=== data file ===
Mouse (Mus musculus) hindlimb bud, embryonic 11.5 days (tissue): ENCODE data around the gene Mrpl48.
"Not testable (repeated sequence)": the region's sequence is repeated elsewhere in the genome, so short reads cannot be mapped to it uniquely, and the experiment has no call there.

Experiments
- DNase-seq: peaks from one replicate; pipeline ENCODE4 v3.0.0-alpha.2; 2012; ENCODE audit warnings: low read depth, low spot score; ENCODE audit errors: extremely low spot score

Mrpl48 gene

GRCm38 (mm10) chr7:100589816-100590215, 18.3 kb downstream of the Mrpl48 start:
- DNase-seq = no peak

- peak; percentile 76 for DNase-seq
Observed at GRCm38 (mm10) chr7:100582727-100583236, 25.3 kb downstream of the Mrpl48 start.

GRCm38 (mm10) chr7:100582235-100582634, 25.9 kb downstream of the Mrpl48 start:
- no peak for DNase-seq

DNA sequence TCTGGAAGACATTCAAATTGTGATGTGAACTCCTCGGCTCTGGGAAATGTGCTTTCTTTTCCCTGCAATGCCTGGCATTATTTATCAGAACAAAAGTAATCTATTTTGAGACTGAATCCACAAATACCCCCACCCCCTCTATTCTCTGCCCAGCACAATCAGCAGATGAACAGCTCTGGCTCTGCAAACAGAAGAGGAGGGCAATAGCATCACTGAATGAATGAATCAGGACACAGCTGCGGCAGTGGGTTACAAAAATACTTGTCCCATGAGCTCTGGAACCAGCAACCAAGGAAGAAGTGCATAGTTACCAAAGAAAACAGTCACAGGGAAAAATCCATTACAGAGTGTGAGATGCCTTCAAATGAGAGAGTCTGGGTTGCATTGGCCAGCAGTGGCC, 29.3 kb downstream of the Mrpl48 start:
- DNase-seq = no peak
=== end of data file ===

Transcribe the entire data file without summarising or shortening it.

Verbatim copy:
Mouse (Mus musculus) hindlimb bud, embryonic 11.5 days (tissue): ENCODE data around the gene Mrpl48.
"Not testable (repeated sequence)": the region's sequence is repeated elsewhere in the genome, so short reads cannot be mapped to it uniquely, and the experiment has no call there.

Experiments
- DNase-seq: peaks from one replicate; pipeline ENCODE4 v3.0.0-alpha.2; 2012; ENCODE audit warnings: low read depth, low spot score; ENCODE audit errors: extremely low spot score

Mrpl48 gene

GRCm38 (mm10) chr7:100589816-100590215, 18.3 kb downstream of the Mrpl48 start:
- DNase-seq = no peak

- peak; percentile 76 for DNase-seq
Observed at GRCm38 (mm10) chr7:100582727-100583236, 25.3 kb downstream of the Mrpl48 start.

GRCm38 (mm10) chr7:100582235-100582634, 25.9 kb downstream of the Mrpl48 start:
- no peak for DNase-seq

DNA sequence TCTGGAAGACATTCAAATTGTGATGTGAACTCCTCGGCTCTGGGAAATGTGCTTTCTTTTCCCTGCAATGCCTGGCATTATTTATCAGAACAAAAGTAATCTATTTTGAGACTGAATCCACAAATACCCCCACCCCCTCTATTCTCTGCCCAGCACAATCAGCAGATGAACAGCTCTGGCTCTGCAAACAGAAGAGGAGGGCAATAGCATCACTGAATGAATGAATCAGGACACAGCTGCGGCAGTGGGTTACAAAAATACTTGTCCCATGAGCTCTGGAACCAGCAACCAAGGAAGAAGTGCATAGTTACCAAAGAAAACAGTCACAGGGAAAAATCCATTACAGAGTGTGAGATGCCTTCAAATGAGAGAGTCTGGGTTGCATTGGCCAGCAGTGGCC, 29.3 kb downstream of the Mrpl48 start:
- DNase-seq = no peak